On a bright summer morning
before the heavy heat of mid-day,
we make our way among the shadows of twisted trees
beneath a speckled covering of leaves and branches,
past chance sightings of dragonflies and butterflies
in their flits of darting and tumbling.
Along the line of this tiny ridge
a small creek defines one edge—to the east—
while what seems could be an ancient road
borders the other side.
I have seen old road beds before,
deep ruts long covered by a mat of leaves and grass
and the thatch that grows up beneath the trees
shaping something that seems smooth to something other than an oxcart.
None of the trees growing up in this narrow flat
that borders the bluff seem any older than me
and the way it holds to an even width
makes me think this bank I’m walking was not circumstantial.
Along the bluff and across the bottomland,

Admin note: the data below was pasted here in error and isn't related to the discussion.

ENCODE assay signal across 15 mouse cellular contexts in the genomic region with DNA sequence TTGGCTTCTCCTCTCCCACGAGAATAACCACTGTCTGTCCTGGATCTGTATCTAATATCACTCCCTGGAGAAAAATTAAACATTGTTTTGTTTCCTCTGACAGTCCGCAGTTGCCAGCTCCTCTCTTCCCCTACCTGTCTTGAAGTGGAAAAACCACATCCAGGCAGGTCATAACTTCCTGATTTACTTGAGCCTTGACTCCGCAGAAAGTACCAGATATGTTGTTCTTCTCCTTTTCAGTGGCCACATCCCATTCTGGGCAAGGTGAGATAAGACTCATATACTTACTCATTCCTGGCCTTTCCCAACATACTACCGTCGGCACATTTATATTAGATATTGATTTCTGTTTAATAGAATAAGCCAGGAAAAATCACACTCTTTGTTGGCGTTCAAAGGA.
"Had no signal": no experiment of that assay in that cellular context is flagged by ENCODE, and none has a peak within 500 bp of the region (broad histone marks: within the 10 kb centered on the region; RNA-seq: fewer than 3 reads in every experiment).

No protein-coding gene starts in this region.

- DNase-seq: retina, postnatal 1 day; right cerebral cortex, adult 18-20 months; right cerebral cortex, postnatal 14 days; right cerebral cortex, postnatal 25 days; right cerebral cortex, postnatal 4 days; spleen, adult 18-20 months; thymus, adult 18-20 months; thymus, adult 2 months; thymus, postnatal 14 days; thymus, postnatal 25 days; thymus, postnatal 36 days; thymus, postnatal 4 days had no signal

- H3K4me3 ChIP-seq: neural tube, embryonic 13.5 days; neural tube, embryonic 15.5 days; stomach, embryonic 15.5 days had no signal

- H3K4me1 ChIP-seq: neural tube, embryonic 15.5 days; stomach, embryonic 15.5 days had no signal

large sycamore and elm and other hardwoods rise up.
A massive oak takes my eye away from the mystery of the road;
thick dark limbs in soft bends curve up toward the light.
We come to a clearing, a spreading of green grass
in a deliberate space meant for sharing food.
We stand in the midst of stillness and sunshine,
a soft stirring moving around us in the upper branches.
I see no sign of trail leaving the area
other than the one that brought us here.
We turn back to walk among the shadows,
along the known path that takes us back where we have been.
There will be other times for following other trails,
or the making of new ones.